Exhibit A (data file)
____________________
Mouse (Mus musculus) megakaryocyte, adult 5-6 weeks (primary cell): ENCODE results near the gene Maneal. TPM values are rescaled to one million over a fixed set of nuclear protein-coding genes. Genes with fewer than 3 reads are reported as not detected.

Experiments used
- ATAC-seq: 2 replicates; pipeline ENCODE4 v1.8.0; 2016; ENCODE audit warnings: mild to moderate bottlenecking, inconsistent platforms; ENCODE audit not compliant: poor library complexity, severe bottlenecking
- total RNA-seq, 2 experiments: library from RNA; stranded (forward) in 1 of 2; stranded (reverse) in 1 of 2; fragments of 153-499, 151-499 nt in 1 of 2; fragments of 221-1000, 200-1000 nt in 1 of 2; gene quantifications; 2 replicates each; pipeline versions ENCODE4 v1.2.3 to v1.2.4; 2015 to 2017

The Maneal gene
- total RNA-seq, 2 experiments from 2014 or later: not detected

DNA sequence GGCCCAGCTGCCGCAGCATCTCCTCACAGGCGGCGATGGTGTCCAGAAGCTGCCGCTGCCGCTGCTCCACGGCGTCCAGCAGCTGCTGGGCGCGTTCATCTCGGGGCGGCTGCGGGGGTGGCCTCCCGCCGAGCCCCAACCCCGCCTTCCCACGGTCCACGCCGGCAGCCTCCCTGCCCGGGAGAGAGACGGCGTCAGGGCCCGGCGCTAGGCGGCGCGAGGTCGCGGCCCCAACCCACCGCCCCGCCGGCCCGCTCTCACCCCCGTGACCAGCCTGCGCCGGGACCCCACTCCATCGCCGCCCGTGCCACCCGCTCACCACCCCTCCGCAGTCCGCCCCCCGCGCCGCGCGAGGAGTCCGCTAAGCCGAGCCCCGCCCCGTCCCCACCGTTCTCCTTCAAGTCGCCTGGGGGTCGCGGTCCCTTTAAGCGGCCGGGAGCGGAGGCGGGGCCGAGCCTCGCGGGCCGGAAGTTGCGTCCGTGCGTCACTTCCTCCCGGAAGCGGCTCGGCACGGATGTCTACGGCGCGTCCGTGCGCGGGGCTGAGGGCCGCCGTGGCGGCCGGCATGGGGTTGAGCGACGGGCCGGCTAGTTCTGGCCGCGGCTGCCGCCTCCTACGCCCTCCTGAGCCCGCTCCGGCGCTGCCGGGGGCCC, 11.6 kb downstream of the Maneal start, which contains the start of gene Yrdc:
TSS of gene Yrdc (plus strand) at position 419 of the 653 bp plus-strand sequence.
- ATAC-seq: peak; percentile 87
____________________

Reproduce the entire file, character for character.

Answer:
Mouse (Mus musculus) megakaryocyte, adult 5-6 weeks (primary cell): ENCODE results near the gene Maneal. TPM values are rescaled to one million over a fixed set of nuclear protein-coding genes. Genes with fewer than 3 reads are reported as not detected.

Experiments used
- ATAC-seq: 2 replicates; pipeline ENCODE4 v1.8.0; 2016; ENCODE audit warnings: mild to moderate bottlenecking, inconsistent platforms; ENCODE audit not compliant: poor library complexity, severe bottlenecking
- total RNA-seq, 2 experiments: library from RNA; stranded (forward) in 1 of 2; stranded (reverse) in 1 of 2; fragments of 153-499, 151-499 nt in 1 of 2; fragments of 221-1000, 200-1000 nt in 1 of 2; gene quantifications; 2 replicates each; pipeline versions ENCODE4 v1.2.3 to v1.2.4; 2015 to 2017

The Maneal gene
- total RNA-seq, 2 experiments from 2014 or later: not detected

DNA sequence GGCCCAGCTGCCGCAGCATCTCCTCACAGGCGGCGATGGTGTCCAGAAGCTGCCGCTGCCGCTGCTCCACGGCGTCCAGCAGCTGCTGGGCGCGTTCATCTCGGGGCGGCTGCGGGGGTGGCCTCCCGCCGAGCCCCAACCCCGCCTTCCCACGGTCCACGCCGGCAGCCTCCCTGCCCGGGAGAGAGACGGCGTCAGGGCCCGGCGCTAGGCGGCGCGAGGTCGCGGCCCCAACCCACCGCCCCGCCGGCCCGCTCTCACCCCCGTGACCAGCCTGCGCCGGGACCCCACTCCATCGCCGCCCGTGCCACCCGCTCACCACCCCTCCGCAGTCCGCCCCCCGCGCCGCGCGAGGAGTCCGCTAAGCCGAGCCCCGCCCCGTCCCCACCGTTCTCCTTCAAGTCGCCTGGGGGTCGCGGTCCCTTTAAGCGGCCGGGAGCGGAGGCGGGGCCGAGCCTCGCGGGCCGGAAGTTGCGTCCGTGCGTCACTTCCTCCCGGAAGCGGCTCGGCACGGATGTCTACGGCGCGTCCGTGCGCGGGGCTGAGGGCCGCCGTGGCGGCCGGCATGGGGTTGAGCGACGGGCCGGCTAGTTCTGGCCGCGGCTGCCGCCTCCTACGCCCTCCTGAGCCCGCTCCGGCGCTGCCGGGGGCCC, 11.6 kb downstream of the Maneal start, which contains the start of gene Yrdc:
TSS of gene Yrdc (plus strand) at position 419 of the 653 bp plus-strand sequence.
- ATAC-seq: peak; percentile 87